Most raiding guilds have some sort of structure to monitor the details of how certain roles behave in raid. The two most common ways of doing this from what I’ve seen are through the implementation of either class leaders or role leaders. There are pros and cons to both systems, but both generally accomplish the same thing; they provide a way for the guild leadership to give more specific direction to certain players both in raids and in theorycrafting. My guild has gone with the role leader system, and currently I’m in charge of melee dps. As a role leader, I will definitely admit that I like some of my melee dpsers more than others (although I don’t dislike any at this point, honestly, I don’t!) and a lot of those people share some qualities when they raid, when they talk in our melee chat channel, and in general vent and gchat interactions with people. Let’s go through some of these attributes
A good melee is supremely intelligent, and they show it often. This person knows the ins and outs of their gearing, rotation, and talenting by heart, and when asked about it can instantly give very intelligent insight on the class itself, how it functions in a raid, and how one can play it better. A good melee continually researches ways to better themselves, and usually can be found near the top of the meters, and at the bottom of the fail lists.
A good melee doesn’t simply take direction from the raid leader, role leader, or whomever. A smart melee will take these directions, ask questions to make sure that he or she is on the same page as everyone else, and gives feedback. Just because the melee leader is telling you to do something doesn’t mean that they are 100% correct in doing so. One person cannot keep track of all the theorycrafting and encounter specifics for 8 different melee specs, if not more. If you think you should be doing something differently, let the person in charge know, and give the reasons why (using specific class theorycrafting reasons is huge).
A Constructive Attitude
This goes hand in hand with communication. Nobody likes a QQer, and to complain without giving viable, constructive solution will just get you labeled as an annoyance and potential drama llama by your guild leadership. However, if you do give a constructive solution, and keep an upbeat attitude, your officers will love you forever. Again, make sure to give specific examples on how your class or role functions to support your argument.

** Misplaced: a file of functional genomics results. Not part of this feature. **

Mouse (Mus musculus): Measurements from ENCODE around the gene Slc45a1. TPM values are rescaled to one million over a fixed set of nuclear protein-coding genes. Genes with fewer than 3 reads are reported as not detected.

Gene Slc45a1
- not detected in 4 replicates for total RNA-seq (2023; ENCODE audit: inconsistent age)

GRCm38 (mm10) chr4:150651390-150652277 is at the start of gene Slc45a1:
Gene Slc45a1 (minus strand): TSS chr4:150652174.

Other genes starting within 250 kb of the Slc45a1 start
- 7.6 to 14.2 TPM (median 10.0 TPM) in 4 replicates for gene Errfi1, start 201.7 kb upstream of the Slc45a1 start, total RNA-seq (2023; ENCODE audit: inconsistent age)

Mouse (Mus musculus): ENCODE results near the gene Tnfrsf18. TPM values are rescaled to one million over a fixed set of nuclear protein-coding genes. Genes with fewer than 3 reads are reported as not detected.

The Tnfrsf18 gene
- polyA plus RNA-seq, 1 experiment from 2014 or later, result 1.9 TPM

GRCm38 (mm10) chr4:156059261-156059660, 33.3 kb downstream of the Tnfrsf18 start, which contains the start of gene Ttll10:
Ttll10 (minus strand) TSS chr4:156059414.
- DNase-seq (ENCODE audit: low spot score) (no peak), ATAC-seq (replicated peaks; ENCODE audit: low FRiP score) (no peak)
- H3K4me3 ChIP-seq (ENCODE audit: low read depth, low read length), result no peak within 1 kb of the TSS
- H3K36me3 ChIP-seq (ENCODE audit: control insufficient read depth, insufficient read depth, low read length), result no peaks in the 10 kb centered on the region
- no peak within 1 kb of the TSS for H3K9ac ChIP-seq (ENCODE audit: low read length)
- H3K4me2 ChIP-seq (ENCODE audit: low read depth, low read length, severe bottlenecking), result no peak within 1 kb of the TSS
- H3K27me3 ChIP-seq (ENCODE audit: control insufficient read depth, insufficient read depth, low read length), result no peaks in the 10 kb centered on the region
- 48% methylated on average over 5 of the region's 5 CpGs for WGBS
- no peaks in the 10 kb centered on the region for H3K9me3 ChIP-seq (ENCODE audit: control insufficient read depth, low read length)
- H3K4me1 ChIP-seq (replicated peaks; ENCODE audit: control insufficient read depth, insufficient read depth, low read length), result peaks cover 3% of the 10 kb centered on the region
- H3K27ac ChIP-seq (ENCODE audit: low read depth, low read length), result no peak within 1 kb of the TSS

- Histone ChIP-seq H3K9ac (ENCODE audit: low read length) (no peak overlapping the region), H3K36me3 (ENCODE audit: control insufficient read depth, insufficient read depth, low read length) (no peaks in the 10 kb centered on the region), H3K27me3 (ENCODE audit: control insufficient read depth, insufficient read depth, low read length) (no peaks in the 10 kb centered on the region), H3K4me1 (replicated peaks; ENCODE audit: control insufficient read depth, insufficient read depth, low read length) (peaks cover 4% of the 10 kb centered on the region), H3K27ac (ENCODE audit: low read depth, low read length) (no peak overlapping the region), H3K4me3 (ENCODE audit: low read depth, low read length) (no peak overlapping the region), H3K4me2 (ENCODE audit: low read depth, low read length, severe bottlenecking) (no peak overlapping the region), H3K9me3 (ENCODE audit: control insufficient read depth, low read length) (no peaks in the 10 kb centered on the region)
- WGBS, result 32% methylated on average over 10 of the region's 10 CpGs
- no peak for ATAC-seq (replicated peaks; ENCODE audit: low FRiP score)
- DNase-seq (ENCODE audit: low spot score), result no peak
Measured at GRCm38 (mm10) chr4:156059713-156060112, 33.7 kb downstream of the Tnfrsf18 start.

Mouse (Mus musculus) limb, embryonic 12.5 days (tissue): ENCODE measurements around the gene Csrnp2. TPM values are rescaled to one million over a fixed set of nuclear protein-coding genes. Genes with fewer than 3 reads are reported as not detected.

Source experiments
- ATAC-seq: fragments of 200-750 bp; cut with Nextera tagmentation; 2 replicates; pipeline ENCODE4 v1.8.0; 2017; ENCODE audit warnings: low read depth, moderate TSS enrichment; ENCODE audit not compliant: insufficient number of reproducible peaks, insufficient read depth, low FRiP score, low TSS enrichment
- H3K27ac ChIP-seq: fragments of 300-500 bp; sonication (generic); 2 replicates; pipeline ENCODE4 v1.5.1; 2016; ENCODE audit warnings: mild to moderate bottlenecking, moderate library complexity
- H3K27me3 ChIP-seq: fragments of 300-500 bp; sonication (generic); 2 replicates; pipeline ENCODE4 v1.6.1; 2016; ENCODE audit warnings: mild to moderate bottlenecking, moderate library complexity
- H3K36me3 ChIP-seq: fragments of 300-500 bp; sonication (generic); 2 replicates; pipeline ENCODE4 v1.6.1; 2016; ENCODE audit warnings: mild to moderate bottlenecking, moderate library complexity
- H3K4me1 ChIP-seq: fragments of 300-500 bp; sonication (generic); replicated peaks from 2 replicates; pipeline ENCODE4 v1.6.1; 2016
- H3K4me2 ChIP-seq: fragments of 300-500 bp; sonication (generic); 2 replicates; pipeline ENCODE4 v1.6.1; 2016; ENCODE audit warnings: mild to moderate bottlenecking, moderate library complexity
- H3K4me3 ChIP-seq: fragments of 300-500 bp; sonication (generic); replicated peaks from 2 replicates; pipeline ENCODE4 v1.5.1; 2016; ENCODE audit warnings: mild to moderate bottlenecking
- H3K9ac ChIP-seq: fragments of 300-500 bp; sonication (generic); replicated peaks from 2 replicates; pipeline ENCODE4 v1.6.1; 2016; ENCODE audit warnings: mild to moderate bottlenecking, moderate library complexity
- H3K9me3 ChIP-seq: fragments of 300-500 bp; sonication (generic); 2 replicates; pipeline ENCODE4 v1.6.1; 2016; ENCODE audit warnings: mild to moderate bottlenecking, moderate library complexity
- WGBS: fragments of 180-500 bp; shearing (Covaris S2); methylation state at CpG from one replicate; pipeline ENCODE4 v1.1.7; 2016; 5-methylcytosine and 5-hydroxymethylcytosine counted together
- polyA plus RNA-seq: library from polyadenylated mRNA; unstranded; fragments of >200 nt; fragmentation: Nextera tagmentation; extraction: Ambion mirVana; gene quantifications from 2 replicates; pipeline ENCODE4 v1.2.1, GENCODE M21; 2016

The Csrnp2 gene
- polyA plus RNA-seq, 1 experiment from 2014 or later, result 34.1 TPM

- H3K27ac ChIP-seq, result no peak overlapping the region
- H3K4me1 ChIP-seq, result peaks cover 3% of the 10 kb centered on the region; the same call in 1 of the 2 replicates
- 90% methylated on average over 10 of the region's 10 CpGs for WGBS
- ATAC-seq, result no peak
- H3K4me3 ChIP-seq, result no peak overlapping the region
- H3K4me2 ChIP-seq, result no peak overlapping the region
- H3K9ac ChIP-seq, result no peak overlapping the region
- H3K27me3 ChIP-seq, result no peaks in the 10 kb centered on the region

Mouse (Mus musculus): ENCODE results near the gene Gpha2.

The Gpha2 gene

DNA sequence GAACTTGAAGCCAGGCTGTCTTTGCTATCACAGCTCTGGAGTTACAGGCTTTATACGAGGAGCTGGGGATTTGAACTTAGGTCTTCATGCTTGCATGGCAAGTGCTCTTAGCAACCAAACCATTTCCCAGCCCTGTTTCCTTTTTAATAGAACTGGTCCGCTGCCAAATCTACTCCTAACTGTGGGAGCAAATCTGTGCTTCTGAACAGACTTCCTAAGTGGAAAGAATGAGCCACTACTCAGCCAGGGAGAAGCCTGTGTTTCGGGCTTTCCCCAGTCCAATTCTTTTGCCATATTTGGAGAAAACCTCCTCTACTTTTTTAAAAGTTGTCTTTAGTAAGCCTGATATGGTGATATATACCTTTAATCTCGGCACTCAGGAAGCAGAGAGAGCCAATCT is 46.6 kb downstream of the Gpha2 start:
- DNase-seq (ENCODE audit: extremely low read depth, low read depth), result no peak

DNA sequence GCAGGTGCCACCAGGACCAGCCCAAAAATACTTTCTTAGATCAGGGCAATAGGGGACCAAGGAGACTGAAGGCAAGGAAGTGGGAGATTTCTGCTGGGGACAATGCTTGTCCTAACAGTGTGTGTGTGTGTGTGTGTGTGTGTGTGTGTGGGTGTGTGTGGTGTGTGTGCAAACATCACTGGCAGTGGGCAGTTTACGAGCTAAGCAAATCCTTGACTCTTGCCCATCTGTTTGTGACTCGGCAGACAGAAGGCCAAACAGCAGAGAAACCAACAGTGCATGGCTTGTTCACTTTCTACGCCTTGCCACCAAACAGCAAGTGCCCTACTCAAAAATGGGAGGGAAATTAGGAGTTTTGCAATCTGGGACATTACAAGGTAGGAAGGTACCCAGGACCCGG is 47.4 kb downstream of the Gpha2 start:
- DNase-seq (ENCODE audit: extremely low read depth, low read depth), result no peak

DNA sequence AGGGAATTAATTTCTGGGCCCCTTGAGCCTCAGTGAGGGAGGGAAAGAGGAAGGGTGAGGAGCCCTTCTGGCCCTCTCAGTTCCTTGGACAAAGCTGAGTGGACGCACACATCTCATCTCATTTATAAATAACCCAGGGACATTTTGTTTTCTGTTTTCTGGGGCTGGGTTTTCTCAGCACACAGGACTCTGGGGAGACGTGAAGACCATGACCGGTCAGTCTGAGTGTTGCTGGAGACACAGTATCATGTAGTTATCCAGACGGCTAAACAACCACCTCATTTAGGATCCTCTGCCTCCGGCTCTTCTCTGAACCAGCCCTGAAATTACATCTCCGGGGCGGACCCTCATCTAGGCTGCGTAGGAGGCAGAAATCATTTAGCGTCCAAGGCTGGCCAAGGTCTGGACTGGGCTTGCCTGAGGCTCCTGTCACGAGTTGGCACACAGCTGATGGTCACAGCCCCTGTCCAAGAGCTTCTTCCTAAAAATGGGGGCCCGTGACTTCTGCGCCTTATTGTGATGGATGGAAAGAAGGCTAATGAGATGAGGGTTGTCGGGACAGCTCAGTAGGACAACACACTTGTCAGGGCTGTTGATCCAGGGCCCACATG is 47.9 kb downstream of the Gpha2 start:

Even in the most focused of progression environments, people should tell the occasional joke, or have some good-natured fun. Morale is a huge thing for keeping up progression, and while keeping concentration is good during an attempt, a little humor can go a long way in between pulls or on trash, whether it be in vent, raid chat, or in your role or class chat channel (if you have one). Be careful not to go too far off-track though.
A good melee dps does more than just play their class well. They even do more than the typical “homework” of researching their class online. This type of person will read anything about wow if it looks remotely interesting to them, even if it’s about a class they don’t play. They’ll help people a lot outside of instances, and are great to have in vent even when there’s nothing going on.
Don’t forget to be yourself. A distinct personality helps lead to recognition. Don’t be what you think your guild wants you to be. A new perspective on wow and raiding is one of the main reasons many raiding guilds like having new raiders come in to their group, so don’t be afraid to be unique. Also, be enthusiastic. One of the main ways I distinguished myself in my guild (which eventually lead to my promotion to officer) was the fact that I was so enthusiastic about raiding every day. Remember what aspects of the game make it fun for you, and focus on them.